Bitcoin was launched in 2009. It's now 2021, and regardless of what anyone has had to say over the past decade, bitcoin is not dead. Despite the painfully obvious fact that bitcoin is still around, and not just surviving, but thriving, many of these same types of people, or same exact people in many cases, are still declaring bitcoin dead. Being wrong once doesn't won't stop them from being wrong again!
The time for declaring bitcoin as dead is over. Now it's time to see how bitcoin fits into our world. Bitcoin is here, it works, and it's going to continue to be here in the future. Of course, that won't stop the haters from trying to be contrarian and continue to declare bitcoin dead. My advice is to just look at the facts, make up your own opinion, and buy bitcoin when you figure out that it's the best money you can own.
Every day that goes by and Bitcoin hasn't collapsed due to legal or technical problems, that brings new information to the market. It increases the chance of Bitcoin's eventual success and justifies a higher price.Hal Finney
6 Types of People Saying Bitcoin Is Dead
1. Economists: Bitcoin Is Dead!
Economists have been predicting bitcoin's demise since 2011. Economists are smart and qualified, so if they say it can't work, then it shouldn't work – right?! Lucky for us, honey badger don't care, and bitcoin keeps on living despite years of ominous predictions that it was a bubble. Well, the bubble can only pop so many times before you need to start to rethink your original perceptions. Or so you would think.
Despite this, famous economists such as Steve Hanke have continued to opine on bitcoin's price and other metrics. Here's @steve_hanke complaining that crypto markets have a combined market cap of 3 trillion and making a prediction that everything will end in tears.
Unfortunately, Hanke spent his credibility when commenting on bitcoin when he failed multiple times in previous years to predict “final crash”. Sure, bitcoin's price will crash, then recover, then crash again. Some volatility is bound to happen while a new global monetary system finding its footing. However, when he said in 2015, during the depths of a multi-year bear market that bitcoin was “past its prime”, he was dead wrong. The truth is, it was a great time to buy.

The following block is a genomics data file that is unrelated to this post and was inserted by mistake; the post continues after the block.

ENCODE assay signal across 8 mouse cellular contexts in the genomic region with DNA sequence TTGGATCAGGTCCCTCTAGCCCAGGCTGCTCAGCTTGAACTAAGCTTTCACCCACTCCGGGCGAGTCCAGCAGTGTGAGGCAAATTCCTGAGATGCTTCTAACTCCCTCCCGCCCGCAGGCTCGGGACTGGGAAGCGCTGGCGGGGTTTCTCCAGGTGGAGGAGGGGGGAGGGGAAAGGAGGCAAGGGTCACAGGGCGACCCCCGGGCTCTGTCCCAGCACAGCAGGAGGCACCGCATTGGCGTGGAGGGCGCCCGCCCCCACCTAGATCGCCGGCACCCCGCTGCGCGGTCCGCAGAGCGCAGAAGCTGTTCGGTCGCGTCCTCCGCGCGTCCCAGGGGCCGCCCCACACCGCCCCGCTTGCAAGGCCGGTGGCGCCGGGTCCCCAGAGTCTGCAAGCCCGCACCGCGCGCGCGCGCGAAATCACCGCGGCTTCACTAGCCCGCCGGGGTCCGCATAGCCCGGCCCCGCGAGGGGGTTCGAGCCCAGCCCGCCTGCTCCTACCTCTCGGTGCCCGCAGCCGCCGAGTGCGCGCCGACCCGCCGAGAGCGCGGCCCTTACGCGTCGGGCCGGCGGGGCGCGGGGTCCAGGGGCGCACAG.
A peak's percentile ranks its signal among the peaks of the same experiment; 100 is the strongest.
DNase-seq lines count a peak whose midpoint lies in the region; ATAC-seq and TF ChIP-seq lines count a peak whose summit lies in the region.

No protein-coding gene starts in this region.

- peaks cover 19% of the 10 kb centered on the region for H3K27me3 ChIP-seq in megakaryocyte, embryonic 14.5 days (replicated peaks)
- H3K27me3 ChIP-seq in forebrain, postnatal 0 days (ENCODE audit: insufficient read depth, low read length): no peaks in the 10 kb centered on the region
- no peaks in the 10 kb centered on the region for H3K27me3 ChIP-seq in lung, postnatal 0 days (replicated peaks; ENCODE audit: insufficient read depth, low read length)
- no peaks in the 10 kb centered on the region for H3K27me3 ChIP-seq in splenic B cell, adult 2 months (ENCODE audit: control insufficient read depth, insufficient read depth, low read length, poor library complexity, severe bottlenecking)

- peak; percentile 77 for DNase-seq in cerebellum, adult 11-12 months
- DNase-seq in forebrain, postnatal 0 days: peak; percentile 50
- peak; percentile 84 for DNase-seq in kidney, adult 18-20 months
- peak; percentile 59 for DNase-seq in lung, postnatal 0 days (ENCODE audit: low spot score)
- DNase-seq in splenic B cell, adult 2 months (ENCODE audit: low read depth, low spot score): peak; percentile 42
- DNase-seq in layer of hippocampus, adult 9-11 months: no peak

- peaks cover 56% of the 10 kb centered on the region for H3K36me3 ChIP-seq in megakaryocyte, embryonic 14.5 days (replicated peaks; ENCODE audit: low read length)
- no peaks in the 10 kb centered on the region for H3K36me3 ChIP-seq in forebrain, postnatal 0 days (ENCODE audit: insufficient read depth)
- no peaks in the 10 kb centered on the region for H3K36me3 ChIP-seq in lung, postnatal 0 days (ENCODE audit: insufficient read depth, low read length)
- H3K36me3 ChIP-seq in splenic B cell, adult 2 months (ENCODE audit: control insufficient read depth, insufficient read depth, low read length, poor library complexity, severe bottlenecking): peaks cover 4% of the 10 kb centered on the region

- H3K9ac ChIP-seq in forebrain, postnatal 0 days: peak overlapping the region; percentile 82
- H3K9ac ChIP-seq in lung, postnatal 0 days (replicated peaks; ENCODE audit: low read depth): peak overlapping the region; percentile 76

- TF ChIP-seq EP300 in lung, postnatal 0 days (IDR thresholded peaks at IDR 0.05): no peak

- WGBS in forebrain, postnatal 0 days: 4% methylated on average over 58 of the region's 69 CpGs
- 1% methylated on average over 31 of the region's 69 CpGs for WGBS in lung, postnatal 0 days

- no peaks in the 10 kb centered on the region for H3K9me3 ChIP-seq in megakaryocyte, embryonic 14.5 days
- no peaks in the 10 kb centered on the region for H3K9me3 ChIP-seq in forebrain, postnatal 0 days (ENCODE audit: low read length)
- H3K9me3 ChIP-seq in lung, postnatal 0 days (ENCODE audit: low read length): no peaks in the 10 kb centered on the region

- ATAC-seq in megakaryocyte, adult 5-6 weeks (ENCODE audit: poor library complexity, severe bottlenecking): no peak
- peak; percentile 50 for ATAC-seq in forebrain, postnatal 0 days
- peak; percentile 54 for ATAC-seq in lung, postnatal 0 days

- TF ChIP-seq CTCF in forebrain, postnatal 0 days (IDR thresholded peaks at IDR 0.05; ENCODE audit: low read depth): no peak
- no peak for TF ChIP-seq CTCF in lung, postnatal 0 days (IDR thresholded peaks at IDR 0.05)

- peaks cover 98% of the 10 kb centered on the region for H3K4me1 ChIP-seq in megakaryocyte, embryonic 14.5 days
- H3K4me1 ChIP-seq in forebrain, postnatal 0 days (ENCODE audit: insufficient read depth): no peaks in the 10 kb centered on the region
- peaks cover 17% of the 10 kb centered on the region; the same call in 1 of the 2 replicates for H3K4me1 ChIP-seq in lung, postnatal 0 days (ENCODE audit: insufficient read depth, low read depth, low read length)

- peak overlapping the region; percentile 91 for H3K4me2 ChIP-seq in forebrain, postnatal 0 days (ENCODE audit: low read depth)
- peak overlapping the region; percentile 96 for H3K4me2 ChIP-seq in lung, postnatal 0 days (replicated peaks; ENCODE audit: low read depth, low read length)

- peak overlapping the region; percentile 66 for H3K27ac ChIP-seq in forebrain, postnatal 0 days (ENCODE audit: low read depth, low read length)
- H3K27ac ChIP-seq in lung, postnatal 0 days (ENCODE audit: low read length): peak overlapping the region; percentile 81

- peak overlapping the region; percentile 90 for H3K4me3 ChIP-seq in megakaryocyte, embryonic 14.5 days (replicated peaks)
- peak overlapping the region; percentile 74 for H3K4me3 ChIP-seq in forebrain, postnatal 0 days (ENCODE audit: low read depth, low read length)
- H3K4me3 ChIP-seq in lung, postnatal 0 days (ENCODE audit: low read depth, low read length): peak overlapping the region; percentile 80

Similarly, New York Times columnist and Nobel prize laureate Paul Krugman took the time to predict bitcoin's death during the 2017 bull market, and tap dance on bitcoin's grave during the subsequent downturn.
Let's not forget that Krugman called bitcoin “evil” in 2011. That's pretty extreme. Bitcoin is a neutral technology. It's a communication protocol like the internet. Would you call the internet “evil”? That doesn't really seem like an objective analysis of the pros and cons of having a global monetary system that uses cryptography and code to separate money and state.
Based on this track record, I'd say it's solid advice to not follow investment advice from accredited economists.
2. Politicians: Bitcoin Is Dead (or should be)!
Naturally, some politicians hate bitcoin and are just foaming at the mouth waiting for bitcoin to die. Bitcoin is an easy target for them since they can point to all types of bad things bitcoin facilitates like terrorism, climate change, child trafficking, and white supremacy. There's always something to grab from the box of bitcoin FUD.
What they fail to mention, of course, is outside of the small amount of criminal activity that happens on the bitcoin network, the vast majority of criminals have historically used, and still use, the US dollar.